How to Avoid Injuries and Shin Splints While Jumping Rope? Jumping rope is a very dynamic exercise that engages several muscle groups. This is why experts consider it to be a calorie furnace.
However, it also exposes you to injuries. Standing up, lifting your body in the air, and coming into contact with the floor repeatedly can predispose you to Injuries, especially if you don’t take the necessary precautions.
One common injury that people experience is shin splints with jump rope. Getting injured this way means you are out of commission for at least a few days.
In this comprehensive guide, we will cover everything there is to know about how to avoid jump rope Injuries Injuries , including shin splints.
What causes shin splints during jumping rope?
Shin splints describe pain in the front of your lower leg – i.e., at the shin bone. Formally, sports medicine doctors refer to this condition as medial tibial stress syndrome (MTSS).
The incidence of shin splints is particularly common in people who perform strenuous physical activity (e.g., jumping rope)
In some cases, the pain is severe enough to immobilize you. Researchers believe that this condition has a cumulative nature. Differently put, repeated stress on the muscles, joints, and bones of the lower legs will ultimately cause shin splints.
The causes of shin splints
The leg pain triggered by shin splints is the result of months/years of repetitive micro-injuries that damage:
- Connective tissues that connect everything together
The final result is inflammation and edema (i.e., swelling) of the muscles, which increases the pressure against the shinbone.
In certain cases, bone fractures could trigger stress reactions that lead to shin splints. Stress fractures do not have to be very pronounced. They often start with tiny cracks that eventually precipitate a large-scale inflammatory process.
Fortunately, giving your body enough rest will heal these cracks, which dampens the inflammation.
The risk factors of shin splints
As we already established, there are jumping rope exercises increase the risk of shin splints. However, there are other factors, which include:
- Flat feet and other anatomical abnormalities
- Weak muscles of the lower body (e.g., thighs, buttocks)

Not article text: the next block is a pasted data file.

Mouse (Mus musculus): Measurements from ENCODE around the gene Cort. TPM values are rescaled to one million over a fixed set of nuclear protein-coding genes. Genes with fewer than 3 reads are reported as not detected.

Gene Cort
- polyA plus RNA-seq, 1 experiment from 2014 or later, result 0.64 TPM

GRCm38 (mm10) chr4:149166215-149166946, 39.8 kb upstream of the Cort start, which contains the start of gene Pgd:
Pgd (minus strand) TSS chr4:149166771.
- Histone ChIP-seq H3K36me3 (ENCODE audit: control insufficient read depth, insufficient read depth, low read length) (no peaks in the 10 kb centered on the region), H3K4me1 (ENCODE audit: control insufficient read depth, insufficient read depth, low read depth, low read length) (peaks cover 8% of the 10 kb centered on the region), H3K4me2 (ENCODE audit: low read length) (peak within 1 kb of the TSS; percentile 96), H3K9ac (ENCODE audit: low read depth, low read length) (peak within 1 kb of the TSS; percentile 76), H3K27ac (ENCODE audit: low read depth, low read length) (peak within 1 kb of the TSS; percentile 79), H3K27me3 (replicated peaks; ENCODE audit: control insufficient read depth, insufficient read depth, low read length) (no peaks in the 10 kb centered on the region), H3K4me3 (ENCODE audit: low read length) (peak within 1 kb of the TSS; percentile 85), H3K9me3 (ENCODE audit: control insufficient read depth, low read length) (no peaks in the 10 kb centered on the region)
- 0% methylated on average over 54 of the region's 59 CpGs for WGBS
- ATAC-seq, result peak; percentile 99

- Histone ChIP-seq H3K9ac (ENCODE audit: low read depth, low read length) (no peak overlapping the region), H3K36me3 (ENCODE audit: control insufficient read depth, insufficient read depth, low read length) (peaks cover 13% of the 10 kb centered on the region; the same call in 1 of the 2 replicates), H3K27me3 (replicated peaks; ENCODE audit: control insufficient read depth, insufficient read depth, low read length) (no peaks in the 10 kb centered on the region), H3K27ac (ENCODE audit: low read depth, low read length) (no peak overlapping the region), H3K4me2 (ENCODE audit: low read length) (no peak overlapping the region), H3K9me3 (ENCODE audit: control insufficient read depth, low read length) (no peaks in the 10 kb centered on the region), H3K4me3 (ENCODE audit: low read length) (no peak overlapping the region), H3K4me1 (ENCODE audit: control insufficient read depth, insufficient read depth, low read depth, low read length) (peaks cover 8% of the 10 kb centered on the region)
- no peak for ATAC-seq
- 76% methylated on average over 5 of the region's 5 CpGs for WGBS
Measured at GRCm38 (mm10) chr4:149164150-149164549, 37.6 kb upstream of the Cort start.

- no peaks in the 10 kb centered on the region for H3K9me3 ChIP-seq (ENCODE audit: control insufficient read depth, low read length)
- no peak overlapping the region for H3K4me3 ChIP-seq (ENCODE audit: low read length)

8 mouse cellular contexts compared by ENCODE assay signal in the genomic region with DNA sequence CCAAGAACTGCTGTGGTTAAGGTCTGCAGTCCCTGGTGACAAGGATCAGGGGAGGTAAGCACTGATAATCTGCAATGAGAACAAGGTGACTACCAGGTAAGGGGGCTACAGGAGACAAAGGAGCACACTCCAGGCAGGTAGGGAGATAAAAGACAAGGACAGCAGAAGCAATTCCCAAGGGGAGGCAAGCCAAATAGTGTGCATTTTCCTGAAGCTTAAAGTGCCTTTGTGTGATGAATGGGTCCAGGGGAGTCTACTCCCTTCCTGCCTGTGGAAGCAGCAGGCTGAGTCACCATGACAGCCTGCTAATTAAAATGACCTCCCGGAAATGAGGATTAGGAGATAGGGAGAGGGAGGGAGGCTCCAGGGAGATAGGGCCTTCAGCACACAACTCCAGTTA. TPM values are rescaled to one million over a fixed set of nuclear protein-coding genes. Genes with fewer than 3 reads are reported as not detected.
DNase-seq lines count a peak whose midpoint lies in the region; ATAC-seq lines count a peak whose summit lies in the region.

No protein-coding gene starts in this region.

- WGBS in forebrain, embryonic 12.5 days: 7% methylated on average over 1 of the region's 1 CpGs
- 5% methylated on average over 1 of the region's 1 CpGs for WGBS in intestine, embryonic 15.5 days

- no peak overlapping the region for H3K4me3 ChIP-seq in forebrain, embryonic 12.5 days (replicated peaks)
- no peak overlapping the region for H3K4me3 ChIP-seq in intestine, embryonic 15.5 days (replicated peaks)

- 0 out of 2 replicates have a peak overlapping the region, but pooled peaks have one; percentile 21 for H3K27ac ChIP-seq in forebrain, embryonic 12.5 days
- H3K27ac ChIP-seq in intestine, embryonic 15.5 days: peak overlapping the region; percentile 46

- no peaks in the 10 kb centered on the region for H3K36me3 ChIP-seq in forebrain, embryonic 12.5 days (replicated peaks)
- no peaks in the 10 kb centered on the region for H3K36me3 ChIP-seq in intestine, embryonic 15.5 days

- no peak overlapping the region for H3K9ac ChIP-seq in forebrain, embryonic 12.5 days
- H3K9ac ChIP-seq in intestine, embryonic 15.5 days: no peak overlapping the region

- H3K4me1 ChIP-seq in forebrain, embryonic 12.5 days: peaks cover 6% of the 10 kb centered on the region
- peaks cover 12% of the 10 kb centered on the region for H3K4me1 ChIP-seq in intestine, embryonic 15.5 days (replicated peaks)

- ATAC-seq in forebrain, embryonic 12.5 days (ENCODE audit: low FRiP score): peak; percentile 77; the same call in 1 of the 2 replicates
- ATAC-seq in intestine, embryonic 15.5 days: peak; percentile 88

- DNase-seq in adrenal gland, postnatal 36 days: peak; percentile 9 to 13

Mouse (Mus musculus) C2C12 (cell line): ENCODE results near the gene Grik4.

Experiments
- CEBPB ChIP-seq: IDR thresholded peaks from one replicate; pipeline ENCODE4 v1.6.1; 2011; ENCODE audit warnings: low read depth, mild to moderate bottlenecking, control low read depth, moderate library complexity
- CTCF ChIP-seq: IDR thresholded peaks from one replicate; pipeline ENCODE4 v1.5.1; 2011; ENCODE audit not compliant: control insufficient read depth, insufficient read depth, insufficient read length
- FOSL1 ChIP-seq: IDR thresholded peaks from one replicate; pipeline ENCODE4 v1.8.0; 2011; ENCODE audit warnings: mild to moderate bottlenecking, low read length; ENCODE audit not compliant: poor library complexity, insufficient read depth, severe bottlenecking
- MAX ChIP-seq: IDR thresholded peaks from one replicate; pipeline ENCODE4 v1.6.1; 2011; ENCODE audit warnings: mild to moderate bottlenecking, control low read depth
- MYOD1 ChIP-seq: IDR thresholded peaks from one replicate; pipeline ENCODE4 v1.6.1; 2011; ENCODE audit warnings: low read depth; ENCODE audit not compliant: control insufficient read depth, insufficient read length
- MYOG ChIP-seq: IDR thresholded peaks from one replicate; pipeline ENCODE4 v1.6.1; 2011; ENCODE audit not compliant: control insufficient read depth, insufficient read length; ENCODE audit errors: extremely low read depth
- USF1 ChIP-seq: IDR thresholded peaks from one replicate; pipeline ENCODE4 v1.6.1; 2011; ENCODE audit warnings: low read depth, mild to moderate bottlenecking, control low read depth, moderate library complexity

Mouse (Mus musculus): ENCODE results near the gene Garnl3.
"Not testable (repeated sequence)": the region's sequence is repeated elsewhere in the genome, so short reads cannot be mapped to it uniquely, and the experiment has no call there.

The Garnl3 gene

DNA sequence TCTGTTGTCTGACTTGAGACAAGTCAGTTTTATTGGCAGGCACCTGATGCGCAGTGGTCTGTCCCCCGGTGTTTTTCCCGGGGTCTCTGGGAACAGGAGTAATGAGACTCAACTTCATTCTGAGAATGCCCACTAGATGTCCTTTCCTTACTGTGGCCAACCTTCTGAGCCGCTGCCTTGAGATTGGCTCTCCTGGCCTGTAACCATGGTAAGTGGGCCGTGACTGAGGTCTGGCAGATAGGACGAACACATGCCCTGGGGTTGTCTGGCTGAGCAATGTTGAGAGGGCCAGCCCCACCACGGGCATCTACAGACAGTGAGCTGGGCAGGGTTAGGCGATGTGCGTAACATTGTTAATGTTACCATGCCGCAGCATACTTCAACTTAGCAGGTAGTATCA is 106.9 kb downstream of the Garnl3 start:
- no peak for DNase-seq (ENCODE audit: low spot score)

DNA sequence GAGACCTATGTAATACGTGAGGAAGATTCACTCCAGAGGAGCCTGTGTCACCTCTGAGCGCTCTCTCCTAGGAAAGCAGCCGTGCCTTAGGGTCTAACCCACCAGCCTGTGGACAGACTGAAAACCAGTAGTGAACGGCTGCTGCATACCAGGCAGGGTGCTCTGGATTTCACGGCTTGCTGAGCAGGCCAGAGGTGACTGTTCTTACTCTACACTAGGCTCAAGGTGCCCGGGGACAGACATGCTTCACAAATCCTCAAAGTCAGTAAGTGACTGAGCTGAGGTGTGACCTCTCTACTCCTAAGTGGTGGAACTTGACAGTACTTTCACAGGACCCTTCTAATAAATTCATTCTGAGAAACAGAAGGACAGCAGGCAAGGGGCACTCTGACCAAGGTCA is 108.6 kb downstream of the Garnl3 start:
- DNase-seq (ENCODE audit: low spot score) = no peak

- Poor articular range of motion
- Improper jumping techniques
- Running long distances on hard surfaces (e.g., concrete)
- Running downhill
- Improper running technique
- Wearing inappropriate shoes
Scientists found that shin splints are more common in individuals with fatigued leg muscles and tendons.
Signs and symptoms of shin splints
When you develop shin splints, you can expect the following signs and symptoms:
- Achy pain located in the front of your lower leg
- Exacerbated pain during exercise
- Myalgia (i.e., muscle pain)
- Soreness along the inner part of the lower leg
- Edema of the lower leg
- Weak, numb feet
While these symptoms can be serious, they usually respond to common treatments. However, a small set of patients develop the following symptoms:
- Severe pain along the shin bone, especially after a traumatic event
- Feeling that your shin is unusually hot
- Extensive edema becomes is visible
- Shin pain even when you are resting
These signs and symptoms may be an indication of a severe complication.
How to figure out when something is wrong
The diagnosis of shin splints is typically made after taking your medical history and performing a physical exam.
Your doctor will ask you about the type of activities you engage in, their intensity, and frequency.
In case of doubt, your physician may order imaging tests, such as X-rays. The utility of these tests is to exclude fractures and other serious conditions (e.g., compartment syndrome).
Preventive measures to prevent jump rope Injuries
This section will be divided into two categories. The first will cover general tips to avoid jump rope injury, whereas the second section will specifically cover jump rope-related tips.
How to prevent jump rope Injuries – General tips
1. Keep up with strength exercises
In the past, strength training was thought to be harmful to fitness since a bigger muscle mass would negatively impact their flexibility and agility.
Today, strength training exercises are part of every athlete’s routine.
To use this method of training in your favor, focus on lifting heavier loads with a low number of repetitions.
2. Flexibility – sports massage
Sports massage is an excellent way to address chronic pain and several other conditions that affect the musculoskeletal system. It is also very effective in reducing your risk of injuries.
To put it in simple words, a sports massage is an act of pressing and manipulating the skin, muscles, tendons, and ligaments to relieve stress and induce relaxation; it could range from superficial massage to deep pressure techniques.
Today, massage therapy is recommended for all athletes to treat various injuries and prevent new ones.
Eating a balanced diet will provide your muscles and joints with the necessary nutrients to function properly.